Serenity Park Sanctuary was founded by Dr. Lorin Lindner Ph.D., MPH, who is recognized for having a serious passion for helping people. She shows us this passion over and over again with her service to veterans. Serenity Park, a safe haven and paradise for rescued birds, is also an independent work therapy program for veterans who are disabled and formerly homeless. On top of that, they may also be suffering from things like alcoholism, substance abuse, and PTSD/combat-related trauma.
Like I mentioned, this creative program is not only for the vets. Abandoned pet parrots are twice-traumatized beings. First, they were denied natural will to fly with members of their species, and then the company of their original owners. Parrots are monogamous creatures in the wild, choosing only one partner to remain intimate with. They also have incredibly long life spans, usually living up to 60-70 years. In a lot of cases, that means that the original owner of a parrot will pass on, or becomes unable to care for their beloved pet. And, the parrot could potentially (and usually does) fall into the care of someone less invested in its well-being. Then, sadly, the parrot becomes the victim of neglect or abuse. Parrots are cool creatures who learn to speak soon after birth, a lot like babies and children do. This, it turns out, is the root of that vaunted gift for mimicry, which, along with their striking plumages and beguilingly fixed, wide-eyed stares, has long induced us to keep parrots — neuronally hard-wired flock animals with the cognitive capacities of 4-to-5-year-old children — all to ourselves in a parlor cage: a broken flight of human fancy; a keening kidnapee.
The veterans in this awesome program have the opportunity to work with birds rescued from similarly traumatizing environments. Employment for the veterans at Serenity Park Sanctuary is super flexible and gives the veterans a transitional period in a stress-free environment to regain their confidence and learn valuable skills for future permanent employment in their community. Mutually beneficial, the parrots now have permanent placement in large aviaries that allow them to fly and flock with others of their same species while being provided loving care by the veterans. The unique relationship that develops is therapeutic for both and the veterans are allowed flexible schedules so they can continue physical and mental health appointments.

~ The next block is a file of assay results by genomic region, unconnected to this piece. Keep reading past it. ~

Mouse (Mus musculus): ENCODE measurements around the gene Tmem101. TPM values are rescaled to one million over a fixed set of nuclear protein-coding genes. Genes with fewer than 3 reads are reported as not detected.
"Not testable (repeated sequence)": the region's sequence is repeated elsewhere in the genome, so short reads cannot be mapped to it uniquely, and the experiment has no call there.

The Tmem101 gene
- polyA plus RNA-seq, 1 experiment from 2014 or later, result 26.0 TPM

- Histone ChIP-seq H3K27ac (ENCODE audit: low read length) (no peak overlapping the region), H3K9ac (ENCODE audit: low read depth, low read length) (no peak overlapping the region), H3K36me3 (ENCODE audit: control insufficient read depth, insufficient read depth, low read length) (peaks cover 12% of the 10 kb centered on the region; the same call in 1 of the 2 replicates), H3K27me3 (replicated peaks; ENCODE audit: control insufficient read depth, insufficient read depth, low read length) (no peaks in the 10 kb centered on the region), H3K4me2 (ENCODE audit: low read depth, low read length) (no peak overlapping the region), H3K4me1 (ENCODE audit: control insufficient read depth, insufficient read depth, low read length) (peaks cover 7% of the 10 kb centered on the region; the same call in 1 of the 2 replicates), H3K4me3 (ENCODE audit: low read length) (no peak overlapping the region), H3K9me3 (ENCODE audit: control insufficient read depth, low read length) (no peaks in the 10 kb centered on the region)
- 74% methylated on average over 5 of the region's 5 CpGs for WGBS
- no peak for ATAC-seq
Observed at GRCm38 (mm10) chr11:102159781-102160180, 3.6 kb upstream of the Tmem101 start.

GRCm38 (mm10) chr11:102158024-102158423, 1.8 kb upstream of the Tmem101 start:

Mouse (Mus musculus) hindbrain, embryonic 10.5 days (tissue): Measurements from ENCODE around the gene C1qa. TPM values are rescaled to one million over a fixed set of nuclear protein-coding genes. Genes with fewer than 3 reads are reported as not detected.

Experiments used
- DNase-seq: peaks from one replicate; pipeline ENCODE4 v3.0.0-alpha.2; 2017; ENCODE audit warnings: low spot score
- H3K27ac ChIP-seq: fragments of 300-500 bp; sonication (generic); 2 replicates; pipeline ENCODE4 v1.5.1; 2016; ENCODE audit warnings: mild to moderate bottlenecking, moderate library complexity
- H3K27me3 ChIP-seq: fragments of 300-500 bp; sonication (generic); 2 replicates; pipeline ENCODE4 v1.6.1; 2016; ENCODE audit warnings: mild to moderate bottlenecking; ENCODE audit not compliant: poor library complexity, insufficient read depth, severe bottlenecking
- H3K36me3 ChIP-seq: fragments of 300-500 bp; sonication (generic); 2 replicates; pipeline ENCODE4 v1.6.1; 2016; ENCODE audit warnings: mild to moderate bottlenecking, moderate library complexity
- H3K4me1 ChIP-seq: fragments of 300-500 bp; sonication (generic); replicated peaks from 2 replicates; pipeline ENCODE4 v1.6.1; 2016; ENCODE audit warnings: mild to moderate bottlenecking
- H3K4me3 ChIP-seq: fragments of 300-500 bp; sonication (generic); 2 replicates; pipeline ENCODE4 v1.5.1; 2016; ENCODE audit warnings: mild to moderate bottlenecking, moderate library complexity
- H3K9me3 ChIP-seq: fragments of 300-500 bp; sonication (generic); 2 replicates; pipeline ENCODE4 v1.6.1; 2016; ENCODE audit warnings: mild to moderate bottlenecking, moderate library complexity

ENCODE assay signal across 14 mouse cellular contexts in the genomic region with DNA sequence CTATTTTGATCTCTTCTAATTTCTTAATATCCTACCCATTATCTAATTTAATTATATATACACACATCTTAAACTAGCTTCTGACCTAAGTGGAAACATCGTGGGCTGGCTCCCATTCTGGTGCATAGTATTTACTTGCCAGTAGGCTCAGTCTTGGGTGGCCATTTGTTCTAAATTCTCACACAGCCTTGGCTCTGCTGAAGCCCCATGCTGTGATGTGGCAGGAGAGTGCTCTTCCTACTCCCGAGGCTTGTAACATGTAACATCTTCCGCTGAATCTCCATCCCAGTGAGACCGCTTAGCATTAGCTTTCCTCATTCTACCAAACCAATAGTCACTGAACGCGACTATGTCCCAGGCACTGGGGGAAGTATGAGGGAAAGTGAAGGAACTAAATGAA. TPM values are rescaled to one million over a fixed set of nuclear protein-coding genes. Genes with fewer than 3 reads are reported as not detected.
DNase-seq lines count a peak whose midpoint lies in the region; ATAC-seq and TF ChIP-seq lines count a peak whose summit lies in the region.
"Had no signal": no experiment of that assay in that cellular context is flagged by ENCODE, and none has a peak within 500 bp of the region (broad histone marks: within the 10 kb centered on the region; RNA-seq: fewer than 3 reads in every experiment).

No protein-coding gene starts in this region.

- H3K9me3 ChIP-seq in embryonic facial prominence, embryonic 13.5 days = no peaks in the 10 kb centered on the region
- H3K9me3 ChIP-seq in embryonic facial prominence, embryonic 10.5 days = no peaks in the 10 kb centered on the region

Bringing awareness to efforts like Serenity Park, programs that benefit and rehabiliate veterans and encourage them to be engaging members of society are what will move our society forward in the movement to properly care for those suffering from alcoholism, substance abuse, and PTSD. Helping and providing a safe place for abused and neglected parrots is just icing on the cake! Check out the youtube video for more information, and their website to see how we can all help!